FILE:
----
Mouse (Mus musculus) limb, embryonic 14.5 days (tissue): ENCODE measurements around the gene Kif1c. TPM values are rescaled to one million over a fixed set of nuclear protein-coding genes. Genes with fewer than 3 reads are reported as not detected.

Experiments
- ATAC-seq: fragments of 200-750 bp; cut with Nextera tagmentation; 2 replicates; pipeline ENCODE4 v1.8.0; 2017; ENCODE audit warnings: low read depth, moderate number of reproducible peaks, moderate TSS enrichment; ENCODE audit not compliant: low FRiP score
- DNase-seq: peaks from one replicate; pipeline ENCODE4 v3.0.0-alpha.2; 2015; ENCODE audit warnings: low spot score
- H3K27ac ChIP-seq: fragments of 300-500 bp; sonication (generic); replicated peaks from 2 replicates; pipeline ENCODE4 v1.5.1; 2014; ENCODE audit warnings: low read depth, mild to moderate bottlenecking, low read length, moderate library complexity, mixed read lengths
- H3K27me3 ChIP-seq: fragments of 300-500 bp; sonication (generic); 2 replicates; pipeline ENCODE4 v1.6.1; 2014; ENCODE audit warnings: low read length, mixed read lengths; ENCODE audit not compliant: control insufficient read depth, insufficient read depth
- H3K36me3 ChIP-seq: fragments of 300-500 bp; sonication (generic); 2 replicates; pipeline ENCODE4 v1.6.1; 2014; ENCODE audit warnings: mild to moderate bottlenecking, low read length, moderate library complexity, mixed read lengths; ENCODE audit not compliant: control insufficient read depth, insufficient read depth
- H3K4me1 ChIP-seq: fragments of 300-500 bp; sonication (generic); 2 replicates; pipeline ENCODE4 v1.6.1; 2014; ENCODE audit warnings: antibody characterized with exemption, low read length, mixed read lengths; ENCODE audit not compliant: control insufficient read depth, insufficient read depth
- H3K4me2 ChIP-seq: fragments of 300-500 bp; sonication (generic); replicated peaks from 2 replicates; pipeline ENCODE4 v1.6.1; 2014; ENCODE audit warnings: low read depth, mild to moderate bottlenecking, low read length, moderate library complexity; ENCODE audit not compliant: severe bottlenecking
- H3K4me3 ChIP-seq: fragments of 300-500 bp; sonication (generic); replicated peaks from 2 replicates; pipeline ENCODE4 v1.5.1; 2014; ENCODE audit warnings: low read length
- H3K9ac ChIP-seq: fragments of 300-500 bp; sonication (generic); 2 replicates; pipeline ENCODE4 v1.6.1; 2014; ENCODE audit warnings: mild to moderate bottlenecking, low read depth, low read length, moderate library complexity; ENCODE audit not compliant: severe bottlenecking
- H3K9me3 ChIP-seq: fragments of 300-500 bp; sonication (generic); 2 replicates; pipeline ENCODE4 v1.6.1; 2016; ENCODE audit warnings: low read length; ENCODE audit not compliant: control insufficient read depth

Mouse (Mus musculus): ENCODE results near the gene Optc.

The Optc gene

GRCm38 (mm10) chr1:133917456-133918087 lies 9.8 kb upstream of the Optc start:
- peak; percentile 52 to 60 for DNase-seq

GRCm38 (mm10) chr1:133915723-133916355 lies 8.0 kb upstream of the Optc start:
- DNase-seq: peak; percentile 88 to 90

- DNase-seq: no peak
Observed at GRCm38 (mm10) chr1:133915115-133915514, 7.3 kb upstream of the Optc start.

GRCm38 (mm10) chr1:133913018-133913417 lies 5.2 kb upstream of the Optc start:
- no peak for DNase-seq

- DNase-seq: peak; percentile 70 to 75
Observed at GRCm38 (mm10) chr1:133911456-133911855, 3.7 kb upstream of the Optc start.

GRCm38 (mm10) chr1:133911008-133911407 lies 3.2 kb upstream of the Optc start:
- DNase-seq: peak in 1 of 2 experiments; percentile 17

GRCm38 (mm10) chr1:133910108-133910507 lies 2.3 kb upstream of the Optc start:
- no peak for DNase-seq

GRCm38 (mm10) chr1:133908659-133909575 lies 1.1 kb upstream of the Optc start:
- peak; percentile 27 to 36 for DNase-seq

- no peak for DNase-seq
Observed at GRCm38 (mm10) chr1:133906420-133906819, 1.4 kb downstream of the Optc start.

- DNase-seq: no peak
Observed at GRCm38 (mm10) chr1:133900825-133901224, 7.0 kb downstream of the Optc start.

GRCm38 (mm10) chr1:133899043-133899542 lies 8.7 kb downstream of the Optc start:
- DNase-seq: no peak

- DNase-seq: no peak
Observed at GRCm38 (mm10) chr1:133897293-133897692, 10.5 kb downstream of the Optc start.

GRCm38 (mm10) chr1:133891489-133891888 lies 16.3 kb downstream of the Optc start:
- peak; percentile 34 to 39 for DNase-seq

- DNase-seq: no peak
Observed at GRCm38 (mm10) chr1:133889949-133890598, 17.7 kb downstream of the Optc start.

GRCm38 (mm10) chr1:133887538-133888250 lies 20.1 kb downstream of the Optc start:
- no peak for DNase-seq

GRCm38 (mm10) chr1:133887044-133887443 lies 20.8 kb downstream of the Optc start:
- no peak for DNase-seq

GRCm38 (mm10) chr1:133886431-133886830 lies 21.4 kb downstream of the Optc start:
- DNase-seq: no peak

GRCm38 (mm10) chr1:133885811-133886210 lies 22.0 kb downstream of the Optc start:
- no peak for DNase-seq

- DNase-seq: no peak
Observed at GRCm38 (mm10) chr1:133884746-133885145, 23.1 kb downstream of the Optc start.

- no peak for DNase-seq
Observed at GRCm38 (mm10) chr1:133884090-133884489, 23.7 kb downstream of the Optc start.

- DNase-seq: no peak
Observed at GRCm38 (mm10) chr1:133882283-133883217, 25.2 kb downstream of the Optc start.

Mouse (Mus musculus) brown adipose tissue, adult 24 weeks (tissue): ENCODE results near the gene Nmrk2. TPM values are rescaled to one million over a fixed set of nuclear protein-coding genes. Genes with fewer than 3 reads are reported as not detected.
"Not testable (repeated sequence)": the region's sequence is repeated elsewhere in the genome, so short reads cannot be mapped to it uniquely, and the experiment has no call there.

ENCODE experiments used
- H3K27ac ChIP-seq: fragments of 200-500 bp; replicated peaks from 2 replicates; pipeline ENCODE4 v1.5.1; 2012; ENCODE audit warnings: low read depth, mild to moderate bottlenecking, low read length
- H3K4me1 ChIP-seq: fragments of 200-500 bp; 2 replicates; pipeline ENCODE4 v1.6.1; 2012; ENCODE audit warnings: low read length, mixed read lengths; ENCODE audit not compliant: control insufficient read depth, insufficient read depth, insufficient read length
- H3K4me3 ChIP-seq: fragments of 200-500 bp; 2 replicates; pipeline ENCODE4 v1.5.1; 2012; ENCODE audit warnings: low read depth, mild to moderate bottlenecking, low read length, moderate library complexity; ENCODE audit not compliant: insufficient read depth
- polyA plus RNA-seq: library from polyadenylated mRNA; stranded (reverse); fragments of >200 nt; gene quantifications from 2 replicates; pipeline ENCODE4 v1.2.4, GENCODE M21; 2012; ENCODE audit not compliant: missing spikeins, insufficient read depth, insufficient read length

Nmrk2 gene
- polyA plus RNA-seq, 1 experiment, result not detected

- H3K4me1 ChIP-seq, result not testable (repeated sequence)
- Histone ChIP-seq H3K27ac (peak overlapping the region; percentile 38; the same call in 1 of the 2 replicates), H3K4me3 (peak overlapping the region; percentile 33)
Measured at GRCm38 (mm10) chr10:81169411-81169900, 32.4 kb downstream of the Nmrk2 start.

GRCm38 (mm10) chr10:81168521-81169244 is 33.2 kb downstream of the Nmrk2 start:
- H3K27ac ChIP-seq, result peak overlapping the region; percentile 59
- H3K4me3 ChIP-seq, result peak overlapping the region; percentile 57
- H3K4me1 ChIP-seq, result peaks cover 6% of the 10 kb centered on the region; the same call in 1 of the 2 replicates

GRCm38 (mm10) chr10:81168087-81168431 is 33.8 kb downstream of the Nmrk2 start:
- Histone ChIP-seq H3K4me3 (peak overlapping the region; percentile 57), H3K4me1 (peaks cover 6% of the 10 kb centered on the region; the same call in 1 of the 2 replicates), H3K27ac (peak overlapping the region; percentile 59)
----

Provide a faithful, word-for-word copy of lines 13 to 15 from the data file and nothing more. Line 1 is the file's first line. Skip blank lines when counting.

Mouse (Mus musculus): ENCODE results near the gene Optc.

The Optc gene

GRCm38 (mm10) chr1:133917456-133918087 lies 9.8 kb upstream of the Optc start: